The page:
Holding a bachelor’s degree in liberal arts from the Evergreen State College in Washington, Kennedy admits he has more generalized focus at the time, before finding his voice with film. “Between working a full-time job, blogging and sleeping I have little time for anything else these days, but my ultimate goal I suppose would be to one day make a living with this. I love the freedom of having it not be my main source of income, but it would be great to be able to focus all of my energy on Living in Cinema. In the short term I just want to continue to grow my readership and to expand my connections with movie PR people so that I can stay a bit ahead of the curve in terms of what’s coming to theaters. Most of all, I want to keep getting better and better at what I do.” On his home city, he admits: “I’ve lived in LA for nearly 15 years and it probably took me 5 to really start to like it here. I love the mix of cultures and classes and I love the access to the arts that you can only get in a big city. It’s a great place for movies, though it’s not as good as NY. Plus, I have to admit I love the Mediterranean climate.”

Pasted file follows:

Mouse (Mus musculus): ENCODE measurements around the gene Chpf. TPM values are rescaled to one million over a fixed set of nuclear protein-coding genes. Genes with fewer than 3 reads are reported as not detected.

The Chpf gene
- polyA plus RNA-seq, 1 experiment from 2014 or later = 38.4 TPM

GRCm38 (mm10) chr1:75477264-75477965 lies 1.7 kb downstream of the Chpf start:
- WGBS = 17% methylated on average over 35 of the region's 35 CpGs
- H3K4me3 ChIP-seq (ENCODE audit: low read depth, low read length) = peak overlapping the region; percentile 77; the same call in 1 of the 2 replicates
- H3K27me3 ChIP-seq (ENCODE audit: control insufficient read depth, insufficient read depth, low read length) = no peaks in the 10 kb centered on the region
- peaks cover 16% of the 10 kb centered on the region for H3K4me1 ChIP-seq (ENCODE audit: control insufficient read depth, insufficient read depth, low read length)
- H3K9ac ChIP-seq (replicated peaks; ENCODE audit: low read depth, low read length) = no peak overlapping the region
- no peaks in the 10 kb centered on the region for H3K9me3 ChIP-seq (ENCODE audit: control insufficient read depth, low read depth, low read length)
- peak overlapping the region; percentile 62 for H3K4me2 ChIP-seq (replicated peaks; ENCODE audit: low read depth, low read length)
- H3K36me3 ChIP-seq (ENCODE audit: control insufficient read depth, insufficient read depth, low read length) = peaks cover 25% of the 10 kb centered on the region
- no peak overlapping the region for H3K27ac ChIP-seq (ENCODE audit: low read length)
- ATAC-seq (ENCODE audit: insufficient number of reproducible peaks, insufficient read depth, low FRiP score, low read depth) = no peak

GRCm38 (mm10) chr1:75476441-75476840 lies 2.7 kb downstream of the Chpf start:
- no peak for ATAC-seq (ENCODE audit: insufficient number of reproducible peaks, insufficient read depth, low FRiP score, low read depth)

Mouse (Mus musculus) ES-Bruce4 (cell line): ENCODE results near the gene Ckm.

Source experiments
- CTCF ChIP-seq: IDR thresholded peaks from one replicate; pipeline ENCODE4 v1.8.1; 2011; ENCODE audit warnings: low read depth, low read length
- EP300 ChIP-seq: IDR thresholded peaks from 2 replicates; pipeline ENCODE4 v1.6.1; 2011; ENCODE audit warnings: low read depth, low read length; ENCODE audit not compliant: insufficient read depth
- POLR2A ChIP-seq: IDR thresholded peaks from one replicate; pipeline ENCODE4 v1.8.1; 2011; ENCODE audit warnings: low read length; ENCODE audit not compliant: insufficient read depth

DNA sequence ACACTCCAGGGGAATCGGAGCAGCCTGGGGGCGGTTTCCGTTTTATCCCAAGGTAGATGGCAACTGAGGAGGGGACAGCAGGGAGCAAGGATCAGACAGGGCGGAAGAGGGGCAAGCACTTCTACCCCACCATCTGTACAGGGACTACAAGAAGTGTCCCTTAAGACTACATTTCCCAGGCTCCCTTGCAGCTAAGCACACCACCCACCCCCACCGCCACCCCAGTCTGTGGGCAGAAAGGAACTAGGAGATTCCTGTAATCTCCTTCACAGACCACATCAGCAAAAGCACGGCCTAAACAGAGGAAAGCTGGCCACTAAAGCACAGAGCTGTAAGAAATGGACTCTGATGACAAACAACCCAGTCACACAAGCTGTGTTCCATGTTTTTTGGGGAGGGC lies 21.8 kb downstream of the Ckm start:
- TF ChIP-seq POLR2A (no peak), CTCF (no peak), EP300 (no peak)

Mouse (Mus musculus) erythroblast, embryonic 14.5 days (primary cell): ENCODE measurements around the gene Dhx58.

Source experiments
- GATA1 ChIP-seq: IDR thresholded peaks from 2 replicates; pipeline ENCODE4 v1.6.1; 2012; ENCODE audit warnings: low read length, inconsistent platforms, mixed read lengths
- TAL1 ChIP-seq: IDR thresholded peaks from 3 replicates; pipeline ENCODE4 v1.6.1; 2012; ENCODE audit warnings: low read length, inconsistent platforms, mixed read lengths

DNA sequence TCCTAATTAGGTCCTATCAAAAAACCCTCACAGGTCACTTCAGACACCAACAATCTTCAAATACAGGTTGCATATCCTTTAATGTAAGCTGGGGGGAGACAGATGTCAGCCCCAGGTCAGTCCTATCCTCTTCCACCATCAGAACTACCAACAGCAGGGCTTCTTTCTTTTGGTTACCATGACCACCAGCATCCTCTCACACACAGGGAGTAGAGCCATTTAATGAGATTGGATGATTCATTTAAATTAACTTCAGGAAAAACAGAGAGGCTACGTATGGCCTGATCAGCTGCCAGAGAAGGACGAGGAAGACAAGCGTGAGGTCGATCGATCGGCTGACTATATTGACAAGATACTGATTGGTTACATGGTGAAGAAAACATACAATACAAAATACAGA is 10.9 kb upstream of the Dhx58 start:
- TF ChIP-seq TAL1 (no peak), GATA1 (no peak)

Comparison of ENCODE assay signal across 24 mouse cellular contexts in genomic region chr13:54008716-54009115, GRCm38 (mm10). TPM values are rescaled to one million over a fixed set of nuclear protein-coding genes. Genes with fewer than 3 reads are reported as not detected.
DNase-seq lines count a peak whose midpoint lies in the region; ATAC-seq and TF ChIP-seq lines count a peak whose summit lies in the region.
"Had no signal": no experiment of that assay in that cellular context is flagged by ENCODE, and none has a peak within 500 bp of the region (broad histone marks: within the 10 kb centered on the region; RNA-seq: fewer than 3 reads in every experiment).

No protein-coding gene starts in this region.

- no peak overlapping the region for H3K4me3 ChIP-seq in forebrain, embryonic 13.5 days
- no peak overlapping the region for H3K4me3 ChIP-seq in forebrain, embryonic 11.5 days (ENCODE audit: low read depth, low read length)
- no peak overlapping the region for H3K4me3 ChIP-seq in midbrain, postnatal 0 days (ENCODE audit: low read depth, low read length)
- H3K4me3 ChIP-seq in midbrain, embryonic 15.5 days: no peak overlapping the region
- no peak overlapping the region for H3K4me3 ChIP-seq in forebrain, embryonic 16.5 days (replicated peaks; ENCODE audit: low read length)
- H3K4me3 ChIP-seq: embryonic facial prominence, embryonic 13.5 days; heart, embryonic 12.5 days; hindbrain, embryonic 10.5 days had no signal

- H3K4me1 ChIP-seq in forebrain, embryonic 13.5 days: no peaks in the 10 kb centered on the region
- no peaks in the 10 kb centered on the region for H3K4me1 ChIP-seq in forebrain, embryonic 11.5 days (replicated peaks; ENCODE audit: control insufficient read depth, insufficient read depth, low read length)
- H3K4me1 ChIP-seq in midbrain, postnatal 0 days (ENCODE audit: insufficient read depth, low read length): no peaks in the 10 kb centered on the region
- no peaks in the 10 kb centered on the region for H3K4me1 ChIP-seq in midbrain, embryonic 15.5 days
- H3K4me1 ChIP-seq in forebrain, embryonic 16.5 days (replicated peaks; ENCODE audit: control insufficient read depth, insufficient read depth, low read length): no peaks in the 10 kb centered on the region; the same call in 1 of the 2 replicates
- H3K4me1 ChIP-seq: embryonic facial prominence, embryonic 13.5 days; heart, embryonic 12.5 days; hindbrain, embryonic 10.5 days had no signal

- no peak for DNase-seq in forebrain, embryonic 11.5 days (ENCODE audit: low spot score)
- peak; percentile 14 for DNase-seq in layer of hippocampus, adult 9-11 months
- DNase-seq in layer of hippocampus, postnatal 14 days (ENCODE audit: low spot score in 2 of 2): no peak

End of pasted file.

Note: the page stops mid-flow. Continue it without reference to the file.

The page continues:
With an expanding readership, active cognizance of technological advancements, and a remarkable gift in dealing with people, Craig Kennedy is well on his way to realizing his aspirations. Not only Los Angeles, but the entire international movie community gains.